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Elizabeth Warren is the senior senator from Massachusetts and a fighter for working people.

Elizabeth grew up in a family hanging on by their fingernails to their place in the middle class. Her dad sold fencing and carpeting at Montgomery Ward, and ended up as a building maintenance man. Her mom stayed home with Elizabeth and her older brothers.

When Elizabeth was twelve, her dad suffered a heart attack. He was out of work for a long time and the medical bills piled up. They lost the family station wagon, and were about an inch away from losing their home, when her mom got a minimum wage job answering the phones at Sears. Back then, a minimum wage job could support a family of three. That job saved their home, and it saved their family.

All three of Elizabeth’s big brothers served in the military. Her oldest brother was career Air Force—288 combat missions in Vietnam. Her middle brother went on to work construction, good union work when he could get it. Her youngest brother started his own business.

From the time Elizabeth was in second grade, she wanted to be a school teacher. There was no money for college, but she was a state champion debater and she earned a debate scholarship to George Washington University. She loved school, but at 19, she dropped out to get married. Elizabeth got a second chance at the University of Houston, a commuter college that cost $50 a semester. After graduating, she started teaching children with special needs at a nearby public elementary school. Her first child, daughter Amelia, was born when Elizabeth was 22.

When Amelia turned two, Elizabeth started law school at Rutgers University, a public law school. Three years later, she graduated hugely pregnant with her son Alex. Elizabeth hung out a shingle and practiced law out of her living room, but she soon returned to teaching, this time at Rutgers Law School.

Elizabeth was a law professor for more than 30 years, including nearly 20 years at Harvard Law School. She is one of the nation’s top experts on bankruptcy and the financial pressures facing middle class families. With other researchers at the University of Texas, Elizabeth brought national attention to the connection between personal bankruptcy and health care costs. Her groundbreaking research, digging into thousands of court records of bankruptcy filings, showed that every year, hundreds of thousands of families file for bankruptcy in the aftermath of serious medical problems. She taught courses on commercial law, contracts, and bankruptcy and has written more than one hundred articles and eleven books, including four national best-sellers. National Law Journal named her one of the Most Influential Women Lawyers, and she was honored by the Massachusetts Women’s Bar Association with the Lelia J. Robinson Award. Students at Harvard Law School twice recognized her with the Sacks-Freund Award for excellence in teaching.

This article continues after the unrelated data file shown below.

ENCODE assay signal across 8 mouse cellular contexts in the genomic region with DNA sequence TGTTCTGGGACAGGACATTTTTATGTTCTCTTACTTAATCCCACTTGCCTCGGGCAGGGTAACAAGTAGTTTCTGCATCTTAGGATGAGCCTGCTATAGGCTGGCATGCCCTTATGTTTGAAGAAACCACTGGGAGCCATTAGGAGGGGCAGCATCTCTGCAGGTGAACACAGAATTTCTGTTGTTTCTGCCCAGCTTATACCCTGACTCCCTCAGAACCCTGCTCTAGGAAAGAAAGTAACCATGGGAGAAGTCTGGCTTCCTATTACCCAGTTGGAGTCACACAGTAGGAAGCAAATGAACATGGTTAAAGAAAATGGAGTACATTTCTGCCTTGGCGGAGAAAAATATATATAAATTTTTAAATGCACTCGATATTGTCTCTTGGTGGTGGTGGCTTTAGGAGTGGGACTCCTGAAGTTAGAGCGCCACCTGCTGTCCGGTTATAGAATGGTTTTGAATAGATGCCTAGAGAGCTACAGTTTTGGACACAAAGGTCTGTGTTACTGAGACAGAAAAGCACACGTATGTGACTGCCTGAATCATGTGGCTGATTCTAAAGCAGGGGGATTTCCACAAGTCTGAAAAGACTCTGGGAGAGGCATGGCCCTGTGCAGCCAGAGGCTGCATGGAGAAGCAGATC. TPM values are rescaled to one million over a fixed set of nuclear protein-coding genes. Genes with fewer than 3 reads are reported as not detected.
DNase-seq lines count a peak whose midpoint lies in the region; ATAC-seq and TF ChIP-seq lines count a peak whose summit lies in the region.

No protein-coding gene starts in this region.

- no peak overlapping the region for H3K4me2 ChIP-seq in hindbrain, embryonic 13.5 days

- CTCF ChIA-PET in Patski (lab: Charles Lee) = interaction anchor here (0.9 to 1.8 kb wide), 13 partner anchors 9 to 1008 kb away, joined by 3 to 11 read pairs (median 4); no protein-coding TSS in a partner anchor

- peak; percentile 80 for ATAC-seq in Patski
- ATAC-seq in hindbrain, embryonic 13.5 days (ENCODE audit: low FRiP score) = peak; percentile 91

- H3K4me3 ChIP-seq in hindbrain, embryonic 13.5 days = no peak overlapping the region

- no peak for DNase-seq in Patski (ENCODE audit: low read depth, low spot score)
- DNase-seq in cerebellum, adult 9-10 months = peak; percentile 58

In the aftermath of the 2008 financial crisis, Democratic Senate Majority Leader Harry Reid asked Elizabeth to serve as Chair of the Congressional Oversight Panel to provide some oversight of TARP, the Wall Street bailout. She fought to protect taxpayers, hold Wall Street accountable, and ensure tough oversight of both the Bush and Obama Administrations. Elizabeth won praise from both sides of the aisle — the Boston Globe named Elizabeth as Bostonian of the Year and TIME Magazine called her a “New Sheriff of Wall Street” for her oversight efforts.